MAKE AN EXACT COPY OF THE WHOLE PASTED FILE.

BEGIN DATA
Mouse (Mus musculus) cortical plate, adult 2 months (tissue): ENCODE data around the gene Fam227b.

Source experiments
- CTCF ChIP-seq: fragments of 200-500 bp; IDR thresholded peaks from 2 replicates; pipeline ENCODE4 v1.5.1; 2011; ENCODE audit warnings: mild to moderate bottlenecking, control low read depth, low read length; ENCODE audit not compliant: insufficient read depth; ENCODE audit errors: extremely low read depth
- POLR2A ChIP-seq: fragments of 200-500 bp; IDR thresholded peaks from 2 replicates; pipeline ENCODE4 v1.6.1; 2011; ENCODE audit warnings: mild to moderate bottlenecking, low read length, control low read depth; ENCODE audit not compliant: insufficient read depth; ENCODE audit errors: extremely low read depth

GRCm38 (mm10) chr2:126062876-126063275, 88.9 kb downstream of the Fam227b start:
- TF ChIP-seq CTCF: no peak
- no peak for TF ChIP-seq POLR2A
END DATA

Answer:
Mouse (Mus musculus) cortical plate, adult 2 months (tissue): ENCODE data around the gene Fam227b.

Source experiments
- CTCF ChIP-seq: fragments of 200-500 bp; IDR thresholded peaks from 2 replicates; pipeline ENCODE4 v1.5.1; 2011; ENCODE audit warnings: mild to moderate bottlenecking, control low read depth, low read length; ENCODE audit not compliant: insufficient read depth; ENCODE audit errors: extremely low read depth
- POLR2A ChIP-seq: fragments of 200-500 bp; IDR thresholded peaks from 2 replicates; pipeline ENCODE4 v1.6.1; 2011; ENCODE audit warnings: mild to moderate bottlenecking, low read length, control low read depth; ENCODE audit not compliant: insufficient read depth; ENCODE audit errors: extremely low read depth

GRCm38 (mm10) chr2:126062876-126063275, 88.9 kb downstream of the Fam227b start:
- TF ChIP-seq CTCF: no peak
- no peak for TF ChIP-seq POLR2A